Of course Lucier was doomed.
In May 2008, at the height of the Bush recession, a scion of the Old Spaghetti Factory empire rented prime space on the South Waterfront and spent $4 million building an opulent dining room with two-story windows and a little river of water flowing through gold-tiled channels crossed by glass bridges.
WW's review credited it with "pizazz," saying it "makes every other restaurant in Portland look like somebody's frumpy first wife." (The Oregonian's critic called it "Dining in Dubai, or 1980s Vegas.")
The chef, Pascal Chureau, claimed to have worked at French restaurants with three Michelin stars. (This was later revealed to be untrue.) The fare was boldly season-agnostic, serving air-freighted ingredients, including Japanese Wagyu beef for $25 an ounce.
"[The menu] seems to have been written by feeding a swarm of trendy food buzzwords in several languages into some kind of random computer recipe generator," our reviewer wrote. "Ravioli, harissa, picholine olives, micro greens, ice cream, jus, emulsion, cacao nibs, cromesquis, reduction, kumquats, gastrique, yuzu, lemongrass, griottes, guanciale, cappuccino, white anchovy...."
And then there was the wine list, which ambled on for 30 pages.
Everything about Lucier was beautifully, hilariously wrong.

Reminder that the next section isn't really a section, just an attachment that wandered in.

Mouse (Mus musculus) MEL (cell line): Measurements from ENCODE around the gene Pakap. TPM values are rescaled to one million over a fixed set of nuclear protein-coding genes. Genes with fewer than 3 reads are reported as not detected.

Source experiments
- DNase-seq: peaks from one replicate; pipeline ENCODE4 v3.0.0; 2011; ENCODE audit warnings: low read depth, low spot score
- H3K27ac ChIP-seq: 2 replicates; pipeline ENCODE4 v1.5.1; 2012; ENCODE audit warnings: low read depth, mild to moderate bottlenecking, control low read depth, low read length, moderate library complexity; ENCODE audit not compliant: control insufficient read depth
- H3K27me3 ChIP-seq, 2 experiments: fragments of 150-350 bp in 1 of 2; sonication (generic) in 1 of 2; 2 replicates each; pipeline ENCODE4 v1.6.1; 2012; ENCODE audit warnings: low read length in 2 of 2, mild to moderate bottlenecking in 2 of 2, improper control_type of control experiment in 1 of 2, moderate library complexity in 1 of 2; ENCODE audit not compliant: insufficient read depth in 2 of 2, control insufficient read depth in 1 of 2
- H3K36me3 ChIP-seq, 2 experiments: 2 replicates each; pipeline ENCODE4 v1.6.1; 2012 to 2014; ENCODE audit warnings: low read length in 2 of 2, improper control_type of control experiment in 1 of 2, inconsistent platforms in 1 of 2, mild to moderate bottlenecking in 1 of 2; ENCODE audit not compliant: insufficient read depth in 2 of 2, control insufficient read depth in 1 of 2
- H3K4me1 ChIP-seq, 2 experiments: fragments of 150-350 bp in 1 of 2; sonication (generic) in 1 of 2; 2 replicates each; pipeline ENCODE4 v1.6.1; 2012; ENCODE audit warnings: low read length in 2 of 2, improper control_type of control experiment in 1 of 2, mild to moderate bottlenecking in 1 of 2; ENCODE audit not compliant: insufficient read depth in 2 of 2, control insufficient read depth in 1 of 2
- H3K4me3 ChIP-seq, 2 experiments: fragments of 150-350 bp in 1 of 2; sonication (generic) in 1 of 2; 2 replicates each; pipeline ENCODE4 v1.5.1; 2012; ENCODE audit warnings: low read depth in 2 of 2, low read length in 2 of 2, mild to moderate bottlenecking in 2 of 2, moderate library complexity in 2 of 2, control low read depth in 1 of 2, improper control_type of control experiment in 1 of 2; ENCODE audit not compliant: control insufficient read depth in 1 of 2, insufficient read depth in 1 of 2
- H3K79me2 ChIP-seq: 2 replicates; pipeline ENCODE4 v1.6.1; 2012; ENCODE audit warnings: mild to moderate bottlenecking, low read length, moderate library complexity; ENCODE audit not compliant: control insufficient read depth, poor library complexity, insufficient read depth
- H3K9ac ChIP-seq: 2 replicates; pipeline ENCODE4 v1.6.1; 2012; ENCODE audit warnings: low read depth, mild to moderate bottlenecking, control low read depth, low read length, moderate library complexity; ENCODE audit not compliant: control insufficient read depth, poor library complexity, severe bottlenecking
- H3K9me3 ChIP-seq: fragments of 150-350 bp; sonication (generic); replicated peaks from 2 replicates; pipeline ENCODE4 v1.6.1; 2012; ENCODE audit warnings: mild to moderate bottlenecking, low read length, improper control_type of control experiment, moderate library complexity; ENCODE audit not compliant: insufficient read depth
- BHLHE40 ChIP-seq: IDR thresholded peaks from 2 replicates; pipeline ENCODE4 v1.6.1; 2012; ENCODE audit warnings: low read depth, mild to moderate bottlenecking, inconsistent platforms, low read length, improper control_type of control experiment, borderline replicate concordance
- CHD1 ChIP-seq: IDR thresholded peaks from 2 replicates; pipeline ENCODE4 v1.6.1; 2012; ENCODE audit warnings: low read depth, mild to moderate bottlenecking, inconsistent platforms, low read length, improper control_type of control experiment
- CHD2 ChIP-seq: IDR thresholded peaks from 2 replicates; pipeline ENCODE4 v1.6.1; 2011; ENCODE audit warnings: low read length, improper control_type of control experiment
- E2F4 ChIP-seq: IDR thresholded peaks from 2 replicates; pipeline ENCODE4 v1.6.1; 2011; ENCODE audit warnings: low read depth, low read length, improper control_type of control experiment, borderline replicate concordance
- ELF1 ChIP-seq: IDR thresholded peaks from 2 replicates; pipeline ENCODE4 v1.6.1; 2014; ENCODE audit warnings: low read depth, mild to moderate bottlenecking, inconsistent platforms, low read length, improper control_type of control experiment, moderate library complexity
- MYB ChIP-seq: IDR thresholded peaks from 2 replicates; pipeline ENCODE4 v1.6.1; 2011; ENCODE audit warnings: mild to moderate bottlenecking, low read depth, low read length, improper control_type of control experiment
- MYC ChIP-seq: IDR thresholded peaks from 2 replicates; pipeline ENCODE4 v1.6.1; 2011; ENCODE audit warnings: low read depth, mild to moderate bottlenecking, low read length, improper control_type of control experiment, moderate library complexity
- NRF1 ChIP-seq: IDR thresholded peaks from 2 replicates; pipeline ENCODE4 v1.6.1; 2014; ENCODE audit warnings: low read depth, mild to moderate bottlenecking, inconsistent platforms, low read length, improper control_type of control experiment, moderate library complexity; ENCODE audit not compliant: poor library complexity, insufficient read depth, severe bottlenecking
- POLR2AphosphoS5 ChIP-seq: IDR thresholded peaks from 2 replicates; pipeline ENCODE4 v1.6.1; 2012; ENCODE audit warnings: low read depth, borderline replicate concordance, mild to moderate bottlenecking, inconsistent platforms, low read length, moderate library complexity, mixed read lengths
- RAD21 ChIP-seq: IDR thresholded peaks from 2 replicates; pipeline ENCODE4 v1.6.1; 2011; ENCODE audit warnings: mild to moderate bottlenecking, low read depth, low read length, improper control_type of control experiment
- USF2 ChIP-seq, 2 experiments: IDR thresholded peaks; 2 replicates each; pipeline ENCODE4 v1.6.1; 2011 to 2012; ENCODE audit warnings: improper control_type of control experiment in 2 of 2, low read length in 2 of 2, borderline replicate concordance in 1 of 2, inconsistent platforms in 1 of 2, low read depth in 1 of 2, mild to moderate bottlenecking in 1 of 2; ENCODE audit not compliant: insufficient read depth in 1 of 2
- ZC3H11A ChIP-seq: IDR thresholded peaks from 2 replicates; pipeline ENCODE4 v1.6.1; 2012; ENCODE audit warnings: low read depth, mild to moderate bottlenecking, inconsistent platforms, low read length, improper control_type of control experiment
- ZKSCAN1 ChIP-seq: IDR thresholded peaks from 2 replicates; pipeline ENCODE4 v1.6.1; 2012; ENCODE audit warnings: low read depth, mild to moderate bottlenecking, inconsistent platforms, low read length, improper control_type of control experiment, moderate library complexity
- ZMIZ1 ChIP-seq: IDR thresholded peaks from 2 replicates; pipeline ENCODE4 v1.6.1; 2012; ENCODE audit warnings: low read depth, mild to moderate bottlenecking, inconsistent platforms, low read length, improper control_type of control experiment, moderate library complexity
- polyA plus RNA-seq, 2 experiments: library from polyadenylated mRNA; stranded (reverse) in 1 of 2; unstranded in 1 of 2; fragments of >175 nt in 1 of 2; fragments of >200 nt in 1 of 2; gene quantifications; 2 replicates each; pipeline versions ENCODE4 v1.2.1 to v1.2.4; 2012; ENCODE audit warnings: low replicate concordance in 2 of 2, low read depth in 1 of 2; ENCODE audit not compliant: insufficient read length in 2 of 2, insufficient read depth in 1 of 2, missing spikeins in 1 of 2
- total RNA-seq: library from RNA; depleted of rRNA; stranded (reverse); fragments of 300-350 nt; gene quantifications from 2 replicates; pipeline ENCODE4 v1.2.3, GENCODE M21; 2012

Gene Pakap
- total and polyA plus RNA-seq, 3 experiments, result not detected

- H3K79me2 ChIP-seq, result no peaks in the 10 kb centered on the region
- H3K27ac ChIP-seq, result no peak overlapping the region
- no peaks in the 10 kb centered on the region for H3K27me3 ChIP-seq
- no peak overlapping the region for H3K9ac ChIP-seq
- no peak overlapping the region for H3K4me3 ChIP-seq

So wrong, in fact, that it taught us what was right.
At the time, The Oregonian asked, "Can Portland, the Land of the Modest, create the level of vaulting ambition found in other culinary strongholds, a food destination on a par with, say, Thomas Keller's French Laundry?"
The answer was already across the river, where the Cartopia pod had opened a few weeks before Lucier, in April 2008. A year later, it was clear that Portland's most exciting food came from places like the just-opened Nong's Khao Man Gai, which made only a gobsmacking version of its titular Thai rice dish—better, perhaps, than Keller himself could manage.
Portland's restaurant scene has, in the six years since Lucier bombed, become even more what it was—bountifully casual, full of well-done comfort fare, reclaimed barnwood and local beer.
The Lucier space, meanwhile, was briefly home to a "five-star" restaurant called Quartet, which also failed. The second-fanciest new restaurant of the past decade, Noisette, a self-described "fine-dining oasis in Portland's sea of casual gastronomie," closed after a short run. Genoa, "Portland's ultimate special-occasion restaurant," also closed last year.